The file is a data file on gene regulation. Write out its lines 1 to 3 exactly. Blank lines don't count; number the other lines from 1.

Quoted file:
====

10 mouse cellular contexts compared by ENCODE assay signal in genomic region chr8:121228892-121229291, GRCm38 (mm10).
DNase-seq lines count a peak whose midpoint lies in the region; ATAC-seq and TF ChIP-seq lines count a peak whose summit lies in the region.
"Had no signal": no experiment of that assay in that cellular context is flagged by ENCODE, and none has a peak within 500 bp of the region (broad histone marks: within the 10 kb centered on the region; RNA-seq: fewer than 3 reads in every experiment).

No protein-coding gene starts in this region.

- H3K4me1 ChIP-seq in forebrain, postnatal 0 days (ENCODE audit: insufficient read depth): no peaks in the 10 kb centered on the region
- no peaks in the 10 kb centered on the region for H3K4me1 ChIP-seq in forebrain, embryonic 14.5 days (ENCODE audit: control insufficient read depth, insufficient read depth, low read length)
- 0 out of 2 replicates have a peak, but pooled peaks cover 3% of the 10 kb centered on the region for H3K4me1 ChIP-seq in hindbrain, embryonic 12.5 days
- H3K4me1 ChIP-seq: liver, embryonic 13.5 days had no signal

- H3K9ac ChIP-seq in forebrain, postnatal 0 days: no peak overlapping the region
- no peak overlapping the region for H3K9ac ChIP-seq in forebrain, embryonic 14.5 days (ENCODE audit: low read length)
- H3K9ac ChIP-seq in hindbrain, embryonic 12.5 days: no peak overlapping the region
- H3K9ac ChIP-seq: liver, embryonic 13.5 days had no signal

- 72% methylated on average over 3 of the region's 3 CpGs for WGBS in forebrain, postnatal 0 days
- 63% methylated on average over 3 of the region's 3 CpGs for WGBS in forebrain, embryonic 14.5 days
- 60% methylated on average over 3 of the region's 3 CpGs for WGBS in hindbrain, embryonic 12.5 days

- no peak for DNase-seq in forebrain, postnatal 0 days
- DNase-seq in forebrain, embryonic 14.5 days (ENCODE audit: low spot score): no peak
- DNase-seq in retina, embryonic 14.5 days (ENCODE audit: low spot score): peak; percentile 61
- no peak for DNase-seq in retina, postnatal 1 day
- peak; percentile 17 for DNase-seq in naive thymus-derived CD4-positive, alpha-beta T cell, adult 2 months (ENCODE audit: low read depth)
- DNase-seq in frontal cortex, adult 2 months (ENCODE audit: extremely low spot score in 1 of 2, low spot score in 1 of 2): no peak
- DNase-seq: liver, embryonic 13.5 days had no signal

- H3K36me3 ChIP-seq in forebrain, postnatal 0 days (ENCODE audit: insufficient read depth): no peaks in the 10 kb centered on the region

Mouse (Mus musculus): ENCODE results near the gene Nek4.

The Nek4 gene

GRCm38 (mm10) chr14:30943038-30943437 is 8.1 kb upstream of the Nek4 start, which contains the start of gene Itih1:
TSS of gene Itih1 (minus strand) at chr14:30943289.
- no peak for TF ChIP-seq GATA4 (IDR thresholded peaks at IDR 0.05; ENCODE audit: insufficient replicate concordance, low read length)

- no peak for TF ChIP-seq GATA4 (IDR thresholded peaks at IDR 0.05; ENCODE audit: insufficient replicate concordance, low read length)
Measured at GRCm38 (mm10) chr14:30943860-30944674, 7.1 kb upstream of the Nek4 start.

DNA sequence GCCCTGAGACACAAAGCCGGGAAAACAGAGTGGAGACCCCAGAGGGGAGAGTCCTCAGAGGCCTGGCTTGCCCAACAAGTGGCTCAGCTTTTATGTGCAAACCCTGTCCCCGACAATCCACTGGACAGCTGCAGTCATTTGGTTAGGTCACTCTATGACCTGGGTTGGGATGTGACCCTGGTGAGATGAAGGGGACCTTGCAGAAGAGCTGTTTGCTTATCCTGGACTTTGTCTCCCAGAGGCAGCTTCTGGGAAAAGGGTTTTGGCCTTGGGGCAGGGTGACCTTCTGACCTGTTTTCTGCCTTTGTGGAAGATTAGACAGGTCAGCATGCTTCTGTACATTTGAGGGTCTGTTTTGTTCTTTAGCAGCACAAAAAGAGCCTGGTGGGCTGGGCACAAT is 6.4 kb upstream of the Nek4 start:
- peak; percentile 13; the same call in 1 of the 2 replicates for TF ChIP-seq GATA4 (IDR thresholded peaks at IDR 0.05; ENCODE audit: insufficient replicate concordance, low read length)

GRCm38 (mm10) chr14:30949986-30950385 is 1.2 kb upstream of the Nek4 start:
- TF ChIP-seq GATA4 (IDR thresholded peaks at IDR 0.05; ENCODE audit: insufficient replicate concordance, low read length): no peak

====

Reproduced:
10 mouse cellular contexts compared by ENCODE assay signal in genomic region chr8:121228892-121229291, GRCm38 (mm10).
DNase-seq lines count a peak whose midpoint lies in the region; ATAC-seq and TF ChIP-seq lines count a peak whose summit lies in the region.
"Had no signal": no experiment of that assay in that cellular context is flagged by ENCODE, and none has a peak within 500 bp of the region (broad histone marks: within the 10 kb centered on the region; RNA-seq: fewer than 3 reads in every experiment).